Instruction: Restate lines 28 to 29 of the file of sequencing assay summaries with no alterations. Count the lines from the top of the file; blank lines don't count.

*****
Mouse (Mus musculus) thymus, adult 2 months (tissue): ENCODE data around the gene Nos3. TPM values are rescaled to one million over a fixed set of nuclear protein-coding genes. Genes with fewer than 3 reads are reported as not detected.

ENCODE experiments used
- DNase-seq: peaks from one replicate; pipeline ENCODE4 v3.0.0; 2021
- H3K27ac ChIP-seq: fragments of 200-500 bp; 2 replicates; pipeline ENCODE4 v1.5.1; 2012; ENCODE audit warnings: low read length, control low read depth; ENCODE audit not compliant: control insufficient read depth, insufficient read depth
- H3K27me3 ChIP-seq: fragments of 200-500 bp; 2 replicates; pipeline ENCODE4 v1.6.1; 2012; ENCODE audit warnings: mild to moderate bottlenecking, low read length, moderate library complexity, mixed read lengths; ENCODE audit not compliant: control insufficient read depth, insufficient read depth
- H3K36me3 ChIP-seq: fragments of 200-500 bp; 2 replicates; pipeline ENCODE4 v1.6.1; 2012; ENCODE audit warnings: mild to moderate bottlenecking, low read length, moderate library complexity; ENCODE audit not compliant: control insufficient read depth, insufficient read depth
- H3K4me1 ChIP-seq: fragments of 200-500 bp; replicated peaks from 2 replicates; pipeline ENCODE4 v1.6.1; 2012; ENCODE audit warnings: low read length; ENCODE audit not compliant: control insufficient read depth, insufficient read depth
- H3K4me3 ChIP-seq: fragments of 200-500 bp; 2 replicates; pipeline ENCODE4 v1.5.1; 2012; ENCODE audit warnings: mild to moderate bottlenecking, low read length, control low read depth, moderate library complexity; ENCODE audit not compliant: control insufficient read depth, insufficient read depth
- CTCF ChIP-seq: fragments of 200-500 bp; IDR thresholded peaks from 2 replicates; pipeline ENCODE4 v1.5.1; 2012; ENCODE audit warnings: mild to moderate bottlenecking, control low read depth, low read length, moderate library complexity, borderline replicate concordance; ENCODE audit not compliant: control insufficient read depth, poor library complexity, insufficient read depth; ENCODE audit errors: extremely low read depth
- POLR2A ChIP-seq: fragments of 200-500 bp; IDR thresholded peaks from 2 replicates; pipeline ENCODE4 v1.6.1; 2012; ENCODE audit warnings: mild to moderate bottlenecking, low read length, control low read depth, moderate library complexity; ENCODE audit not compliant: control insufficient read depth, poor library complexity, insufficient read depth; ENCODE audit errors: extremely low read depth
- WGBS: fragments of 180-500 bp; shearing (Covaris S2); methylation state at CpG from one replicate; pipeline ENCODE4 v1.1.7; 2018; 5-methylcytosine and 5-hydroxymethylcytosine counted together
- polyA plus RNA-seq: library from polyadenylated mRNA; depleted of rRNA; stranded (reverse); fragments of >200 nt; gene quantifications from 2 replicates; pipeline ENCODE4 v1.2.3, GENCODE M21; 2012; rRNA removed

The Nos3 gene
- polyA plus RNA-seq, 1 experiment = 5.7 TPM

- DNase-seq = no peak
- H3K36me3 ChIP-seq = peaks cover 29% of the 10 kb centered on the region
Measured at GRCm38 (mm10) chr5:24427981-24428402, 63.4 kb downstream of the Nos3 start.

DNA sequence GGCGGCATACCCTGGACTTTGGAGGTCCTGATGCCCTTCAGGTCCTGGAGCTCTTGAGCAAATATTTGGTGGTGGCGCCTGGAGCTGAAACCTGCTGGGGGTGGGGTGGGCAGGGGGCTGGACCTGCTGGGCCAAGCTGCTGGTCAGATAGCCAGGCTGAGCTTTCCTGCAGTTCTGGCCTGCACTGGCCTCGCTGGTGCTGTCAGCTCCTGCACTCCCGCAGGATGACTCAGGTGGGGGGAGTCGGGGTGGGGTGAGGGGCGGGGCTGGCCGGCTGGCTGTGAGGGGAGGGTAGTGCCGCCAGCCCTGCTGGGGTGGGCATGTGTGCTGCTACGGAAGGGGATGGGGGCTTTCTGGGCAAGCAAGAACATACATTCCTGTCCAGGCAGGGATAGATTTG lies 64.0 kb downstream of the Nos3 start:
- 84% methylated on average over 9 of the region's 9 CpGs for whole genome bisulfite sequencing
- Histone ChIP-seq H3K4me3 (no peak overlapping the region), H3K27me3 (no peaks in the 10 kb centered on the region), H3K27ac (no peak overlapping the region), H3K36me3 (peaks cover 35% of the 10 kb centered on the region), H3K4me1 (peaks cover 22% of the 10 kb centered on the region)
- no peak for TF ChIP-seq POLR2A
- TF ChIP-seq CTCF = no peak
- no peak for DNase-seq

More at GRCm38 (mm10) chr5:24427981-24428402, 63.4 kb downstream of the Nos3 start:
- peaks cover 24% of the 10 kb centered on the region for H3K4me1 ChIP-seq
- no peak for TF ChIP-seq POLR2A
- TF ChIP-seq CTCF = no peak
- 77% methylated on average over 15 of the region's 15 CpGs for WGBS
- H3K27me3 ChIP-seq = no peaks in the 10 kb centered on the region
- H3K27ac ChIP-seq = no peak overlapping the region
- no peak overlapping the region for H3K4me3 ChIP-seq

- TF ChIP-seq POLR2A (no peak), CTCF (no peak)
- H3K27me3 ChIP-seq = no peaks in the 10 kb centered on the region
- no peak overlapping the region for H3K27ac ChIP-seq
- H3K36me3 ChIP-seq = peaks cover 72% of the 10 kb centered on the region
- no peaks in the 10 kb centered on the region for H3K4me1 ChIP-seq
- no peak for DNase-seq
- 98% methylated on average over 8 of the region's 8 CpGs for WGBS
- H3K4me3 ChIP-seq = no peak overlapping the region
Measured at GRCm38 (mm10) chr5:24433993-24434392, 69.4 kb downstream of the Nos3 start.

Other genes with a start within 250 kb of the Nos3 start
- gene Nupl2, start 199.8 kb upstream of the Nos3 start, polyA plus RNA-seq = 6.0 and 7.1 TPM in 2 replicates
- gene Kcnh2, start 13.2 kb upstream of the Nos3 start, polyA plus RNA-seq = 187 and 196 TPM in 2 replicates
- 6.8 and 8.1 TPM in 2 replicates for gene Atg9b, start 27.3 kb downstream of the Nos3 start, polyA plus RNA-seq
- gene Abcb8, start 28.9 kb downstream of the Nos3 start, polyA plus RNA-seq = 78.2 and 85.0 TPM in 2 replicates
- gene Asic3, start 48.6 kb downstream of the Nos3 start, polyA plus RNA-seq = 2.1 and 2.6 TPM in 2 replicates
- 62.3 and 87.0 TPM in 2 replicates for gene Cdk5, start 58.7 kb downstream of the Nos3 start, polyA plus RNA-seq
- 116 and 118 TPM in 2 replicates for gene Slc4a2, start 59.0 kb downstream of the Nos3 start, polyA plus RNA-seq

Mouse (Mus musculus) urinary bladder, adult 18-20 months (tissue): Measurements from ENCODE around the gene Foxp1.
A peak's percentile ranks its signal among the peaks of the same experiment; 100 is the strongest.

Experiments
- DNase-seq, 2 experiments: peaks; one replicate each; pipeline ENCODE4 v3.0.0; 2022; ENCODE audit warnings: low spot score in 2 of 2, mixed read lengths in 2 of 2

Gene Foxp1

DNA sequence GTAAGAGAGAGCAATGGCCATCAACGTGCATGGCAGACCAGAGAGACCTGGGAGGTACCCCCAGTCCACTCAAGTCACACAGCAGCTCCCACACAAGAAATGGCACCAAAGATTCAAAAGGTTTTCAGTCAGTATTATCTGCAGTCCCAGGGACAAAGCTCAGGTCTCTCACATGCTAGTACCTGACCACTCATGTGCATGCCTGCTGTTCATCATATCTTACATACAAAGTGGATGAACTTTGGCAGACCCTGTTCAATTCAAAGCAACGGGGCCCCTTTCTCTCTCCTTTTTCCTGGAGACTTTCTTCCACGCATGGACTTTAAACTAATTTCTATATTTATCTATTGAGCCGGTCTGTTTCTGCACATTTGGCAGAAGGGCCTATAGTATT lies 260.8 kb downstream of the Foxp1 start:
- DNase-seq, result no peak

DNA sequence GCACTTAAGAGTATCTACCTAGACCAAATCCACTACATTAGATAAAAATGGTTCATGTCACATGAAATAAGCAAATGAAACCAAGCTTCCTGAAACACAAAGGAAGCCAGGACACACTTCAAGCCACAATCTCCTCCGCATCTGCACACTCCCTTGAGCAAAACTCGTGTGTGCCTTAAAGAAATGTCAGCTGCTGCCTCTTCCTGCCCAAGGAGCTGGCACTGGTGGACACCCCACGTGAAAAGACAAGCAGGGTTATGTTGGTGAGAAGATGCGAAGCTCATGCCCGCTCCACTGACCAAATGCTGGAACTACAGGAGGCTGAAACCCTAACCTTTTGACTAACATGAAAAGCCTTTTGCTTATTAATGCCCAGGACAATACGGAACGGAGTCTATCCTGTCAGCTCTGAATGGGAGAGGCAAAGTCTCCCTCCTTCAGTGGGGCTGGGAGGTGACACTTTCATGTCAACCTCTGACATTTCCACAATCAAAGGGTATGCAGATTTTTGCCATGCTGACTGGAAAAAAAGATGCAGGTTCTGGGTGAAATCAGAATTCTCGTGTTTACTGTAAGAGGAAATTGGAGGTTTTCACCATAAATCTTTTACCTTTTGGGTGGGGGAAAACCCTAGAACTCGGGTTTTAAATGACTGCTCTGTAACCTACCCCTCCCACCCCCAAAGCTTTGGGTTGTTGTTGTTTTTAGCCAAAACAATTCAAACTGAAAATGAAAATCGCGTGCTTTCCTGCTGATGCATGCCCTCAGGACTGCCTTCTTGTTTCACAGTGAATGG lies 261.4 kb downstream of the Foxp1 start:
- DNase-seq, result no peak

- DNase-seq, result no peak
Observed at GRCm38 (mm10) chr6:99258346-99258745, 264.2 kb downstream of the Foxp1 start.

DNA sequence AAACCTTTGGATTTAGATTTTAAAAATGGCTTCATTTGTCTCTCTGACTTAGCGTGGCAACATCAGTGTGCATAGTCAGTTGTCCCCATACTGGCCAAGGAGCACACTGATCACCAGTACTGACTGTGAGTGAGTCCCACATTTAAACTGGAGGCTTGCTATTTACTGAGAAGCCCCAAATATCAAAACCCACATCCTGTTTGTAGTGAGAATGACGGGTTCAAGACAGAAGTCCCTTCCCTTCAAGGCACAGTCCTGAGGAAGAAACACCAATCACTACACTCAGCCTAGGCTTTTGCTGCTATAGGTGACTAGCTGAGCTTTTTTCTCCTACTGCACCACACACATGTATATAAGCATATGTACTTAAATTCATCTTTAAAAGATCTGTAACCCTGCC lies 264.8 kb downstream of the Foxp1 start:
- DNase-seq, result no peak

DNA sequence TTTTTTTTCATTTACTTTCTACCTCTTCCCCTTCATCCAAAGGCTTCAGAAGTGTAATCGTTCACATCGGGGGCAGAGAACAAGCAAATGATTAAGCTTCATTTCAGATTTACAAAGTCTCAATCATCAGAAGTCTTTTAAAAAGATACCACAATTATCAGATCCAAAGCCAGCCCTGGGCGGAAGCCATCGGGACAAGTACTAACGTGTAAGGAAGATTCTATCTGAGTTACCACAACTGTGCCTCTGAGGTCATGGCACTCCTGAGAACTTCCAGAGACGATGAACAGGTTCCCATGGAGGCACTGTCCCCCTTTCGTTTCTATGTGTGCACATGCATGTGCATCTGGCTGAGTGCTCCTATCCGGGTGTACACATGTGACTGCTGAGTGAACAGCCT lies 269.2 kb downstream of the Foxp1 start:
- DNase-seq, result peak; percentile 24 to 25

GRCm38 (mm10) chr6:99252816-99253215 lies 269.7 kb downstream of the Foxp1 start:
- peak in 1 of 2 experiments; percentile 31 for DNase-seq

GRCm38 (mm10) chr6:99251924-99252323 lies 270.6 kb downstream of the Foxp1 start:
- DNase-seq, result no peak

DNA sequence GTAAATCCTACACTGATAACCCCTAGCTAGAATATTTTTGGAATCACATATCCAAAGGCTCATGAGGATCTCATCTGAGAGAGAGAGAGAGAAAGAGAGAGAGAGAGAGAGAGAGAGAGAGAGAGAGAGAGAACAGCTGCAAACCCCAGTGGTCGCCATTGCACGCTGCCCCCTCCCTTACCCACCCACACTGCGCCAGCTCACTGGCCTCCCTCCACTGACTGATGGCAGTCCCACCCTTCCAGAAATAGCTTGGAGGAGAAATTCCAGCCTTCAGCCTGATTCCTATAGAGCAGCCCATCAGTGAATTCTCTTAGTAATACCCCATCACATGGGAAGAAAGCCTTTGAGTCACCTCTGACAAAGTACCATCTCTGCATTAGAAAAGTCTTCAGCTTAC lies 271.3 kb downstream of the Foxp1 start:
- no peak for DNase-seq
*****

- 77% methylated on average over 15 of the region's 15 CpGs for WGBS
- H3K27me3 ChIP-seq = no peaks in the 10 kb centered on the region